It is a planet with two natural satellites or moons
Mars boasts two natural satellites or moons named Phobos and Deimos, discovered in August 1877 by American astronomer Asaph Hall and named for Greek mythological characters Phobos (fear) and Deimos (terror). Both characters accompanied their father, Ares, god of war into battle as his followers.
Up until recently, the formation of Mars’ moons remained unknown. Although they resemble asteroids in size, their origin remains a mystery; too small to explain how they could have been captured by Mars and shaped into moons with nearly circular and equatorial orbits. One theory suggests that as part of its formation process Mars experienced a huge collision with a protoplanet; this impact produced massive debris clouds but astronomers still don’t understand why only two small satellites instead of an enormous moon like Earth’s were created as opposed to more substantial satellites such as Earth has.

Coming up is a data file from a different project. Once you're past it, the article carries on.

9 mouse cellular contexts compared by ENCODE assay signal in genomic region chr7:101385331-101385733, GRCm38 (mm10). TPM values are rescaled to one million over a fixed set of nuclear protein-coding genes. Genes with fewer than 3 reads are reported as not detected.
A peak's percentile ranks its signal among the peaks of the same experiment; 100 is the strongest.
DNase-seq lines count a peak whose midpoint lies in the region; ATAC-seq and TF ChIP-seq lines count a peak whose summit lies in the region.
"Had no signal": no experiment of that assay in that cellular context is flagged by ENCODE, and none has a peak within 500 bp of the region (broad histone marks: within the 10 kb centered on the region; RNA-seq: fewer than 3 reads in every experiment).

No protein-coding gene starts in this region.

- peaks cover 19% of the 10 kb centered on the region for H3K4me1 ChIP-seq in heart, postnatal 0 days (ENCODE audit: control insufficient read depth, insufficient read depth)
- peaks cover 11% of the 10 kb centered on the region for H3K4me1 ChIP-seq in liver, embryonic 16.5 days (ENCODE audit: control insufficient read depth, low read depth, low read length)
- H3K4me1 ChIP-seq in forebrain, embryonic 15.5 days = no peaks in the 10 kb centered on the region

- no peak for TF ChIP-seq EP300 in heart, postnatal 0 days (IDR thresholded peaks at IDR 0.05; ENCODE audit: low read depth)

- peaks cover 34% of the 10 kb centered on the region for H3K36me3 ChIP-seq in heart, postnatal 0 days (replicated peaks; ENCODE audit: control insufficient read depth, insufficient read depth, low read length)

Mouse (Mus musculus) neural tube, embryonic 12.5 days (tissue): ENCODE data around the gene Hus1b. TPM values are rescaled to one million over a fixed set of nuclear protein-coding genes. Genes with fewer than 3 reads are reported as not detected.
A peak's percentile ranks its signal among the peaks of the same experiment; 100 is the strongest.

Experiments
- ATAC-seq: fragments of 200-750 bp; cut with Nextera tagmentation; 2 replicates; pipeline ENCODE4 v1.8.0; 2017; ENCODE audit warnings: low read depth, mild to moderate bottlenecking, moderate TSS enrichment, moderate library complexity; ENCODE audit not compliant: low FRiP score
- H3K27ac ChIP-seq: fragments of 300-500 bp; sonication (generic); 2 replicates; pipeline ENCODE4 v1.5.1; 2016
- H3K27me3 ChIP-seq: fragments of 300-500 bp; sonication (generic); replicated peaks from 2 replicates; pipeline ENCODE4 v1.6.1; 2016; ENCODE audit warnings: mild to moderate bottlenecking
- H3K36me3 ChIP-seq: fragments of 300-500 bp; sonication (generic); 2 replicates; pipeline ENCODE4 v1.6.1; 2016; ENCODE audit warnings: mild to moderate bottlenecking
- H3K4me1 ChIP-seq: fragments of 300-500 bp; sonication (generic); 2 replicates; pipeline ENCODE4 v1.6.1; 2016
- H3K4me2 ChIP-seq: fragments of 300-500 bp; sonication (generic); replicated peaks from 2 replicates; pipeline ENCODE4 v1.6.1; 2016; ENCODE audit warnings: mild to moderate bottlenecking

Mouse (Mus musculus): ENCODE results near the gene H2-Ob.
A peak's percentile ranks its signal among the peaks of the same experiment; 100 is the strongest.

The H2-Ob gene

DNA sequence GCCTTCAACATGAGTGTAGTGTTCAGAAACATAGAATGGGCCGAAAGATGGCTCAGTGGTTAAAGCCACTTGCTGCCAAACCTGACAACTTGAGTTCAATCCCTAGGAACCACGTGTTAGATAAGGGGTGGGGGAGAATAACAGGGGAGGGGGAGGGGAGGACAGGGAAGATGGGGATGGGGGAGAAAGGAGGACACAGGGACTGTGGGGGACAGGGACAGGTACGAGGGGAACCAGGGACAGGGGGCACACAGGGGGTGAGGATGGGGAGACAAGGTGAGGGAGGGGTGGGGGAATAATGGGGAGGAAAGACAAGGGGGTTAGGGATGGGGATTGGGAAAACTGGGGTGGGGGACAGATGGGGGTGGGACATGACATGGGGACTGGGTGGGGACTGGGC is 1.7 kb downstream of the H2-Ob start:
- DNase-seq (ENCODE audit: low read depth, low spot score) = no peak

Phobos and Deimos orbit closely to Mars, often appearing to pass within inches of its surface when seen through telescopes. Their closeness enables them to be used as landing platforms for spacecraft launches; Phobos completes one orbit around Mars every 7 and 1/2 hours while Deimos takes 30.
Astronomers suspect both moons may have once been asteroids; their colors resembling dark carbonaceous chondrite asteroids from an ancient group called carbonaceous chondrite asteroids. Therefore, it is likely they were once asteroids before Mars “captured” them, evidenced by their being lumpy, heavily cratered and covered in dust; additionally their proximity to the ecliptic (the plane in which planets and their moons move around the Sun) suggests this theory further.
It is a planet with underground sources of water